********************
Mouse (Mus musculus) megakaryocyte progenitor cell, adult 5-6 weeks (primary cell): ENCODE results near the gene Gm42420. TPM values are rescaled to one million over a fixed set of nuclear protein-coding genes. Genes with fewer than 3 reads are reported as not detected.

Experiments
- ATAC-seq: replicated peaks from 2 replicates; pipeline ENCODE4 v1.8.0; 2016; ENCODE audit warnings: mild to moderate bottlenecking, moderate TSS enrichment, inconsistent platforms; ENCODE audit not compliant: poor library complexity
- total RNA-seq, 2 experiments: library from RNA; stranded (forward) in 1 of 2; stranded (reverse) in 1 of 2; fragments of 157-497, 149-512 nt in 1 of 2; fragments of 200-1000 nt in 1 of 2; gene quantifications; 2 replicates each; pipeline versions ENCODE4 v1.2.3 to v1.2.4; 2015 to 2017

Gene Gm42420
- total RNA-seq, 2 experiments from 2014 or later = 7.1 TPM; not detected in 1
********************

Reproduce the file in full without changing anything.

Mouse (Mus musculus) megakaryocyte progenitor cell, adult 5-6 weeks (primary cell): ENCODE results near the gene Gm42420. TPM values are rescaled to one million over a fixed set of nuclear protein-coding genes. Genes with fewer than 3 reads are reported as not detected.

Experiments
- ATAC-seq: replicated peaks from 2 replicates; pipeline ENCODE4 v1.8.0; 2016; ENCODE audit warnings: mild to moderate bottlenecking, moderate TSS enrichment, inconsistent platforms; ENCODE audit not compliant: poor library complexity
- total RNA-seq, 2 experiments: library from RNA; stranded (forward) in 1 of 2; stranded (reverse) in 1 of 2; fragments of 157-497, 149-512 nt in 1 of 2; fragments of 200-1000 nt in 1 of 2; gene quantifications; 2 replicates each; pipeline versions ENCODE4 v1.2.3 to v1.2.4; 2015 to 2017

Gene Gm42420
- total RNA-seq, 2 experiments from 2014 or later = 7.1 TPM; not detected in 1